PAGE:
Legal action forthcoming on Harbour Grace court closure
A group of lawyers practicing in the Trinity-Conception-Placentia area is considering legal action as a means to prevent government from eliminating courthouse services in Harbour Grace.
Conception-Trinity-Placentia Bay Region Access to Justice Committee Inc. is comprised of six lawyers from the area. Its name closely resembles that of the Burin Peninsula-ClarenvilleBonavista Peninsula Access to Justice Committee Inc. That group filed an application in the Supreme Court of Newfoundland and Labrador disputing the legality of government decision to close Supreme Court in Grand Bank.
Veteran Carbonear defence lawyer John Babb, who is also a former regional Crown attorney, said his group is preparing to take similar steps to prevent Harbour Grace Provincial Court from closing.
“It’s imminent. Unless there’s a change, it’s going to be imminent,” Babb, one of four committee directors, told The Compass regarding the possibility of legal action.
The group’s objections centre in on the process used to make the decision to close, fair access to justice and judiciary independence.
“It’s a case where those types of decisions should be made by an independent entity,” said Babb, who contends the justice minister’s power through the budget to close courthouses amounts to encroachment on judicial independence.
The access to justice issue ties into the increased cost the general public will be burdened with when trying to make use of the system. Babb expects moving cases to St. John’s will place a strain on all parties who work in the court system, including lawyers, police officers and social workers.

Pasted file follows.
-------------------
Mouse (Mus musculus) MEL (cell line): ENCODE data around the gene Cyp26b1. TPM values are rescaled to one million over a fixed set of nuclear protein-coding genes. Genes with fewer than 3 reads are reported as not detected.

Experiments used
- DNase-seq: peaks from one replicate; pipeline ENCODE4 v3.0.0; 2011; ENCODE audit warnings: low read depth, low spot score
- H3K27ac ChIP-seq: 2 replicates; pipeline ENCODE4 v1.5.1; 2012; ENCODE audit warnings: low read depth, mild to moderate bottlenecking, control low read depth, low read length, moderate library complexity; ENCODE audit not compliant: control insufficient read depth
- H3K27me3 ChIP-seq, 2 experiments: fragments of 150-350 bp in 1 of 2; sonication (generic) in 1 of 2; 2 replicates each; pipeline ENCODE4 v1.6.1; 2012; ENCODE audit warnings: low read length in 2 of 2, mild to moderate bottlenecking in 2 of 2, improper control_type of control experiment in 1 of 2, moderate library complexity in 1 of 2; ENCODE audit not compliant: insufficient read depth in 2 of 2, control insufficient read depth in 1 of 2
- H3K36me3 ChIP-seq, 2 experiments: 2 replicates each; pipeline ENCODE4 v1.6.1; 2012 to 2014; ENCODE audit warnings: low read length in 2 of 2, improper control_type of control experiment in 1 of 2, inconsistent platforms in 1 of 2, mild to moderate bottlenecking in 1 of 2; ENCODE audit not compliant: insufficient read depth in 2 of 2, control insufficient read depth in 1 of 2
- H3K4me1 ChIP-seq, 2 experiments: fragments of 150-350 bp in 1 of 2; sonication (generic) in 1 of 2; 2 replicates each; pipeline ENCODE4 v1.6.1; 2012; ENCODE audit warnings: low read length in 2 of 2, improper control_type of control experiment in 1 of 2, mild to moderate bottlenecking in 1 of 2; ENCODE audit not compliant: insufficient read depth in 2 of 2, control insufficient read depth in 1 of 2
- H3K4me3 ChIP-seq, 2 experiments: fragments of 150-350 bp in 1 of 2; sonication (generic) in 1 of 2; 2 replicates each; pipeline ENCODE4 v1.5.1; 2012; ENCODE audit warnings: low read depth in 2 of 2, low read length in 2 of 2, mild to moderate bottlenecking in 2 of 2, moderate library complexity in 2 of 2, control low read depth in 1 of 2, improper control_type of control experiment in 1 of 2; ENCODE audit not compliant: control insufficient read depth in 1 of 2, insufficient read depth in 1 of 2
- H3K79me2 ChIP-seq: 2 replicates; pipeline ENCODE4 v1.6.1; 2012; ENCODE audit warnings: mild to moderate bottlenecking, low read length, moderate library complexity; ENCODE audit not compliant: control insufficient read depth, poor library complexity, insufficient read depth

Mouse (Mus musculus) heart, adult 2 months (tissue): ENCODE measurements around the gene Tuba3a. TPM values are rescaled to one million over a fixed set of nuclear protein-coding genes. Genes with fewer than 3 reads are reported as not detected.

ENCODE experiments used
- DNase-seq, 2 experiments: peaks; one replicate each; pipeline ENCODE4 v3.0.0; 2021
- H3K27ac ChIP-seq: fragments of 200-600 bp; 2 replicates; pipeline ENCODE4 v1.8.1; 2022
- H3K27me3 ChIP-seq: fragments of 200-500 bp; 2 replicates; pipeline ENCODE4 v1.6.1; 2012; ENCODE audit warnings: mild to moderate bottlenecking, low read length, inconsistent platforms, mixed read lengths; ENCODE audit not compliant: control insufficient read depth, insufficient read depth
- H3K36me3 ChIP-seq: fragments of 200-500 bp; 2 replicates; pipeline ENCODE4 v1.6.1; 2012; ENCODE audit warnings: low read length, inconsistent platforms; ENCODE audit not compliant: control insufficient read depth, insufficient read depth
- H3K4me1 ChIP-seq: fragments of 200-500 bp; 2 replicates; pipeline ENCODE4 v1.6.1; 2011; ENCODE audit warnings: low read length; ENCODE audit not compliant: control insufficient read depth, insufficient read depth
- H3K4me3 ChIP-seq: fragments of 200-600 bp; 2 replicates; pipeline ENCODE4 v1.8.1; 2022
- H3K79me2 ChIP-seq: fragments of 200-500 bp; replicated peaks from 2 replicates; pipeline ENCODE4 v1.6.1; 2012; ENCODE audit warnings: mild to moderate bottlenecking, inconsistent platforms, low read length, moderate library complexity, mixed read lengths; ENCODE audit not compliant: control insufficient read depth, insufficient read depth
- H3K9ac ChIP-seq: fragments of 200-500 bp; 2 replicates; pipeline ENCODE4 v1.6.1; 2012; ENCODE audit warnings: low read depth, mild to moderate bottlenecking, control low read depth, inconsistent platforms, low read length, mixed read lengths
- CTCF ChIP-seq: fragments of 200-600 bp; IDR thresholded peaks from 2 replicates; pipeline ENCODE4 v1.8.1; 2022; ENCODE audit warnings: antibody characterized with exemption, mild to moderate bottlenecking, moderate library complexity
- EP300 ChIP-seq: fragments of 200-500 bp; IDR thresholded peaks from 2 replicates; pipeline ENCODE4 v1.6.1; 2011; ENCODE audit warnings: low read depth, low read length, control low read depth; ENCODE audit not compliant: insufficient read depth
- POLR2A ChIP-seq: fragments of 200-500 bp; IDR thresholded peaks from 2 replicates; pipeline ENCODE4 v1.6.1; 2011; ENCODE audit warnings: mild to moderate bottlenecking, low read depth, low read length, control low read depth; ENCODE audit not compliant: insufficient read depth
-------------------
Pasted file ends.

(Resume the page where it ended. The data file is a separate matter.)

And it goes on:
“It’s just a denial of reasonable access to justice, given the distances and time and expense and everything that they have to travel.”
Last month, government announced Supreme Court in Grand Bank and Grand Falls-Windsor would remain open, as a proposal from Supreme Court identified ways to save $74,000 annually.
The courthouse in Harbour Grace is scheduled to close by the end of July, and courthouse staff received layoff notices last Wednesday.
According to Babb, the group fighting the Grand Bank courthouse closure dropped their access to justice argument after the decision to close was reversed, though they are still pursuing the judicial independence matter in court.
The presence of a courthouse in Harbour Grace dates back to 1807. The historic courthouse, built in 1830, was the oldest public building in use prior to government deciding to move services to the Babb Building in Harbour Grace at the start of 2016 due to structural concerns.
Proposals to keep the courthouse open while finding others ways to save money were presented, but government rejected them.